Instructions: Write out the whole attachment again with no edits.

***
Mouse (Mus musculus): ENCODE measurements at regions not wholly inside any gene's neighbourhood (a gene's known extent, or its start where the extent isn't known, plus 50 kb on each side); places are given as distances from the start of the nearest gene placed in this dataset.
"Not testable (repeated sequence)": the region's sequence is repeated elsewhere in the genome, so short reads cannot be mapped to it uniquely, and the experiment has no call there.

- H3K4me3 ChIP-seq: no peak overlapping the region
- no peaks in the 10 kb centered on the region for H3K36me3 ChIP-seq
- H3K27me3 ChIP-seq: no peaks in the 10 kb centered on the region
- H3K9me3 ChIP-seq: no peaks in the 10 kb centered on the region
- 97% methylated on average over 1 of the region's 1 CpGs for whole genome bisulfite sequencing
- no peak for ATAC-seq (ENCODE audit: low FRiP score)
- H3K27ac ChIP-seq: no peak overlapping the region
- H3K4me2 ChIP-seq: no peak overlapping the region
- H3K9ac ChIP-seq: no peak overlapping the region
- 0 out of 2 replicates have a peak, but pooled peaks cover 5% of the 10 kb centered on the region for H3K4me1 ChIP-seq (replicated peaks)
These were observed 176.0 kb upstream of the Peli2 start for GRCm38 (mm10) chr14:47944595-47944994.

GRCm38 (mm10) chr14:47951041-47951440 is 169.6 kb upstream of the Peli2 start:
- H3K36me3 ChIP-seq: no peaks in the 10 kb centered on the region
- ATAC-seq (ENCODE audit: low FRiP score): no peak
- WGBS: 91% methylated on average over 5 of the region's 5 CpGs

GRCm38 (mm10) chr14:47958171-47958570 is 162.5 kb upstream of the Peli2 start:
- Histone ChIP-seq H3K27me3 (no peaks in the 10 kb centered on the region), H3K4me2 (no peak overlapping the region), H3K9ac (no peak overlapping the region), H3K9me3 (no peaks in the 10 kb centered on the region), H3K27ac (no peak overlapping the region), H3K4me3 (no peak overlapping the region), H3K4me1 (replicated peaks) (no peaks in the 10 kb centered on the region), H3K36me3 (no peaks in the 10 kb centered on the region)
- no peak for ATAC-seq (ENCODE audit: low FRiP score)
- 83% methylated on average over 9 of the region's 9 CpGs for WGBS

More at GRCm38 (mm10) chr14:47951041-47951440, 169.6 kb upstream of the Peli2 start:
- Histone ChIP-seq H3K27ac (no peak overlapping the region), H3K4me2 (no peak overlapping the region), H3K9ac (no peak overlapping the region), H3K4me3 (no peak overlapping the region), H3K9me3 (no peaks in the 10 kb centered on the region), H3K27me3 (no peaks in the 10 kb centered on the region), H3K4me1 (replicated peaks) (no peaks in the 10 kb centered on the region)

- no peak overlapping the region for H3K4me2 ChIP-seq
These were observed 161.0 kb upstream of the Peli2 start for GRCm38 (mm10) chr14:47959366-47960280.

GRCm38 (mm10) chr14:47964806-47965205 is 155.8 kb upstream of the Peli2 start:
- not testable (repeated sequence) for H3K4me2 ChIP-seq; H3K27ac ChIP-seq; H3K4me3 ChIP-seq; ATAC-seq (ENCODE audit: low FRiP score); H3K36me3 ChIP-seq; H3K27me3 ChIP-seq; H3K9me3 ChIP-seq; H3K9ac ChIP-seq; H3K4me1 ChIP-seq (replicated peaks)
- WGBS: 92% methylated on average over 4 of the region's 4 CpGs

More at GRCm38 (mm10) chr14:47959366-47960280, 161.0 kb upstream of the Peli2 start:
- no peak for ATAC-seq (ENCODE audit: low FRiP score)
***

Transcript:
Mouse (Mus musculus): ENCODE measurements at regions not wholly inside any gene's neighbourhood (a gene's known extent, or its start where the extent isn't known, plus 50 kb on each side); places are given as distances from the start of the nearest gene placed in this dataset.
"Not testable (repeated sequence)": the region's sequence is repeated elsewhere in the genome, so short reads cannot be mapped to it uniquely, and the experiment has no call there.

- H3K4me3 ChIP-seq: no peak overlapping the region
- no peaks in the 10 kb centered on the region for H3K36me3 ChIP-seq
- H3K27me3 ChIP-seq: no peaks in the 10 kb centered on the region
- H3K9me3 ChIP-seq: no peaks in the 10 kb centered on the region
- 97% methylated on average over 1 of the region's 1 CpGs for whole genome bisulfite sequencing
- no peak for ATAC-seq (ENCODE audit: low FRiP score)
- H3K27ac ChIP-seq: no peak overlapping the region
- H3K4me2 ChIP-seq: no peak overlapping the region
- H3K9ac ChIP-seq: no peak overlapping the region
- 0 out of 2 replicates have a peak, but pooled peaks cover 5% of the 10 kb centered on the region for H3K4me1 ChIP-seq (replicated peaks)
These were observed 176.0 kb upstream of the Peli2 start for GRCm38 (mm10) chr14:47944595-47944994.

GRCm38 (mm10) chr14:47951041-47951440 is 169.6 kb upstream of the Peli2 start:
- H3K36me3 ChIP-seq: no peaks in the 10 kb centered on the region
- ATAC-seq (ENCODE audit: low FRiP score): no peak
- WGBS: 91% methylated on average over 5 of the region's 5 CpGs

GRCm38 (mm10) chr14:47958171-47958570 is 162.5 kb upstream of the Peli2 start:
- Histone ChIP-seq H3K27me3 (no peaks in the 10 kb centered on the region), H3K4me2 (no peak overlapping the region), H3K9ac (no peak overlapping the region), H3K9me3 (no peaks in the 10 kb centered on the region), H3K27ac (no peak overlapping the region), H3K4me3 (no peak overlapping the region), H3K4me1 (replicated peaks) (no peaks in the 10 kb centered on the region), H3K36me3 (no peaks in the 10 kb centered on the region)
- no peak for ATAC-seq (ENCODE audit: low FRiP score)
- 83% methylated on average over 9 of the region's 9 CpGs for WGBS

More at GRCm38 (mm10) chr14:47951041-47951440, 169.6 kb upstream of the Peli2 start:
- Histone ChIP-seq H3K27ac (no peak overlapping the region), H3K4me2 (no peak overlapping the region), H3K9ac (no peak overlapping the region), H3K4me3 (no peak overlapping the region), H3K9me3 (no peaks in the 10 kb centered on the region), H3K27me3 (no peaks in the 10 kb centered on the region), H3K4me1 (replicated peaks) (no peaks in the 10 kb centered on the region)

- no peak overlapping the region for H3K4me2 ChIP-seq
These were observed 161.0 kb upstream of the Peli2 start for GRCm38 (mm10) chr14:47959366-47960280.

GRCm38 (mm10) chr14:47964806-47965205 is 155.8 kb upstream of the Peli2 start:
- not testable (repeated sequence) for H3K4me2 ChIP-seq; H3K27ac ChIP-seq; H3K4me3 ChIP-seq; ATAC-seq (ENCODE audit: low FRiP score); H3K36me3 ChIP-seq; H3K27me3 ChIP-seq; H3K9me3 ChIP-seq; H3K9ac ChIP-seq; H3K4me1 ChIP-seq (replicated peaks)
- WGBS: 92% methylated on average over 4 of the region's 4 CpGs

More at GRCm38 (mm10) chr14:47959366-47960280, 161.0 kb upstream of the Peli2 start:
- no peak for ATAC-seq (ENCODE audit: low FRiP score)